Gamal Lanie's paintings depict calm mothers with serene children, shining stars, doves, flowers, trees, fish and blue waters.


Gamal Lanie's paintings depict calm mothers with serene children, shining stars, doves, flowers, trees, fish and blue waters.

February 22, 2016

CAIRO - Gamal Lamie's paintings depict calm mothers with serene children, shining stars, doves, flowers, trees, fish and blue waters - the many attributes of an Egypt that once existed, and, he believes, can again be achieved.

All it takes is hope, said the Egyptian artist, a member of Egypt's Coptic Christian minority.

"During the last five years, you can see what happened in Egypt and the Middle East area. So as an artist, I send a message to the whole world that we need hope," Lamie said.

He spoke with Catholic News Service five years after a revolution shook the predominantly Muslim North African nation and toppled dictator Hosni Mubarak. Waves of civil and political unrest across Egypt have killed and wounded thousands of people since then.

"Hope means peace, it means stability. It's not weapons; it's not fighting. We need to live in peace, that is why I call it Hope," Lamie said of the title of his exhibit of watercolours in a small art gallery in Cairo.

In the show's largest painting, boys and girls form a ring with their arms in what Lamie said illustrated youth of the world coming together to create global peace at a time of war in his region.

"It was a terrible time when I started working on this," he explained.

"I said if I express myself in a painting about the pain, it will be black, it will be a disaster. So I said I should think the opposite way, to the happy side and the peaceful side instead . . . and invite the children of the world to be together."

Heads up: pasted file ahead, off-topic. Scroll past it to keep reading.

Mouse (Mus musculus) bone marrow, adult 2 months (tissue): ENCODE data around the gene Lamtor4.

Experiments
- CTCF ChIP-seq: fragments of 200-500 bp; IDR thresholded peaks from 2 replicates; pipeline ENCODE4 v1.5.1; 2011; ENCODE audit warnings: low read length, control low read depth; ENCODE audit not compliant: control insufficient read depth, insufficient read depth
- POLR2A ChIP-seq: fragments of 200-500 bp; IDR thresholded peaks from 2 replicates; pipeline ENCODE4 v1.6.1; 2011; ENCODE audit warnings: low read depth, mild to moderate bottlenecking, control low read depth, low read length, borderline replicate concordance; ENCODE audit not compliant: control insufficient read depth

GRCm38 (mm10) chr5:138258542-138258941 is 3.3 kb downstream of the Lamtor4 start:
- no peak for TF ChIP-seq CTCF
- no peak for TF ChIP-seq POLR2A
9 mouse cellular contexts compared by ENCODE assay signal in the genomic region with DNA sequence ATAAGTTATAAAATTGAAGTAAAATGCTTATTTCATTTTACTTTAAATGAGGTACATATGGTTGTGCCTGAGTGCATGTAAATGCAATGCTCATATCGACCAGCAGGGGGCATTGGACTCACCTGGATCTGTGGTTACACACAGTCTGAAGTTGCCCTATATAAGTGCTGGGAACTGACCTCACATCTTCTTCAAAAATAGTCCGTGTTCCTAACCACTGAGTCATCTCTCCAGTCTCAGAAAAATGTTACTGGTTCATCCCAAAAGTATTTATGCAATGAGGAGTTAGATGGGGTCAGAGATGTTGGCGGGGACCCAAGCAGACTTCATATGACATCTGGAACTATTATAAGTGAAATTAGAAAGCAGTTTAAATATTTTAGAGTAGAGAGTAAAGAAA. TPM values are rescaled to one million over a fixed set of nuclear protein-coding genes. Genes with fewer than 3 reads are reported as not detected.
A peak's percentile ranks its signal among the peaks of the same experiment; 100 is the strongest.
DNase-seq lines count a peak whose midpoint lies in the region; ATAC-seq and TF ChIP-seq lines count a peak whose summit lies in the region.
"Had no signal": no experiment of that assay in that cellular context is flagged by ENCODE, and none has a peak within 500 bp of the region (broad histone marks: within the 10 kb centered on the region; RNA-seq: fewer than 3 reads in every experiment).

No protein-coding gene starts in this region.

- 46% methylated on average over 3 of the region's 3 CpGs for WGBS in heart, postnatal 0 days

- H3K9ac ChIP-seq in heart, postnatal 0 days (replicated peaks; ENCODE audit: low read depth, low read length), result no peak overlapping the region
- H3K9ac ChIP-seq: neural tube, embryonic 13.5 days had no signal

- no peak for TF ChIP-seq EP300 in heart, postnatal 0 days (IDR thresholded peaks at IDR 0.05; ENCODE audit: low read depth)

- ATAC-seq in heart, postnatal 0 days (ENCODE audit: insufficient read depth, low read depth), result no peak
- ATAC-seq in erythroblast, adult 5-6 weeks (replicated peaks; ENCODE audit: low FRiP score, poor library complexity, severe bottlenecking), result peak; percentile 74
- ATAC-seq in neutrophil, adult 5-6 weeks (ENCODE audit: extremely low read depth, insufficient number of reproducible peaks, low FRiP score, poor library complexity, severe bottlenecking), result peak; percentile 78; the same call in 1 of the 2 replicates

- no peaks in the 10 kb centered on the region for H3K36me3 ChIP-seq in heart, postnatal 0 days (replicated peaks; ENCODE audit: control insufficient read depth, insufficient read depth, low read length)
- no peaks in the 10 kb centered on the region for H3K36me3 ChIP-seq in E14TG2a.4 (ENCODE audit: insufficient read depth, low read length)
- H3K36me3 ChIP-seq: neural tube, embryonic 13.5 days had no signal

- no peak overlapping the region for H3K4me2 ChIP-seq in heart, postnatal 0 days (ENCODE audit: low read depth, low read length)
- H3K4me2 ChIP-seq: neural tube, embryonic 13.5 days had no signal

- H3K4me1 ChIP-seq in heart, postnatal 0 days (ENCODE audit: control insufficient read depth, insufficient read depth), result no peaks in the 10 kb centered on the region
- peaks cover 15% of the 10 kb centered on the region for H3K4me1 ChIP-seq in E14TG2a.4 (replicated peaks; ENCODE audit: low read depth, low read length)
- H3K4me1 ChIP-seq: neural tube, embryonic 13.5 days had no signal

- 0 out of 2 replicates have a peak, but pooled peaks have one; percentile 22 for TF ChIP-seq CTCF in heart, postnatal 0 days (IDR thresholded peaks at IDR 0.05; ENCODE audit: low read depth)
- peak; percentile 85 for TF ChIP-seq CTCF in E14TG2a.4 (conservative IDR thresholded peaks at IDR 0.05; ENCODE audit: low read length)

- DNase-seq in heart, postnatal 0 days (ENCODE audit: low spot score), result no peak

A second painting shows one woman offering a bouquet of flowers to another dressed in Japanese clothing. Lamie conceived of the painting as both a commemoration for the destruction caused by war and strife, and a reminder that such destruction can be overcome.

Lamie called on Egyptians to try to forget hardships of the past.

"We have a lot of opportunities of building again what was broken in five years. We have behind us more than 5,000 years of experiences, and we feel that we can overcome," he said.

Egypt's Coptic minority has suffered discrimination for decades, but attacks against Christians and their properties rose sharply following the 2011 revolution and the election of Muslim Brotherhood member, Mohammed Morsi.

After massive demonstrations against his rule in 2013, Morsi was overthrown by el-Sisi, whom human rights groups accuse of widespread abuses.

"Of course, it is no fun to have a military regime, but it is protection for the country," Lamie said of el-Sisi who is supported by most of Egypt's Christian leaders.

Although many Christians have opted to leave Egypt since the revolution, Lamie said he had not considered it.

"It is not easy to immigrate and to take a decision to leave your home and your country and the place you lived forever," he said, with a hint of sadness, followed by a pause and then tears.


After several post-revolution robberies in his home in the ancient village of Dahshur where he had lived for three decades, he and his family moved to the relatively safer area of Cairo.

In one attack, armed assailants left Lamie partially blinded in one eye.

"I lived 30 years of my life in Dahshur and we had a beautiful garden (which) we planted, my wife and I together," Lamie said.

The trees, flowers, shining stars, doves and blue waters of his paintings, are thus also a memory of all Lamie had to leave behind, he explained.

"This is my memory from the place. I can make it as a healing for me and for others, and you can feel hope, and dream that one day (the violence) will stop and we can live in prosperity."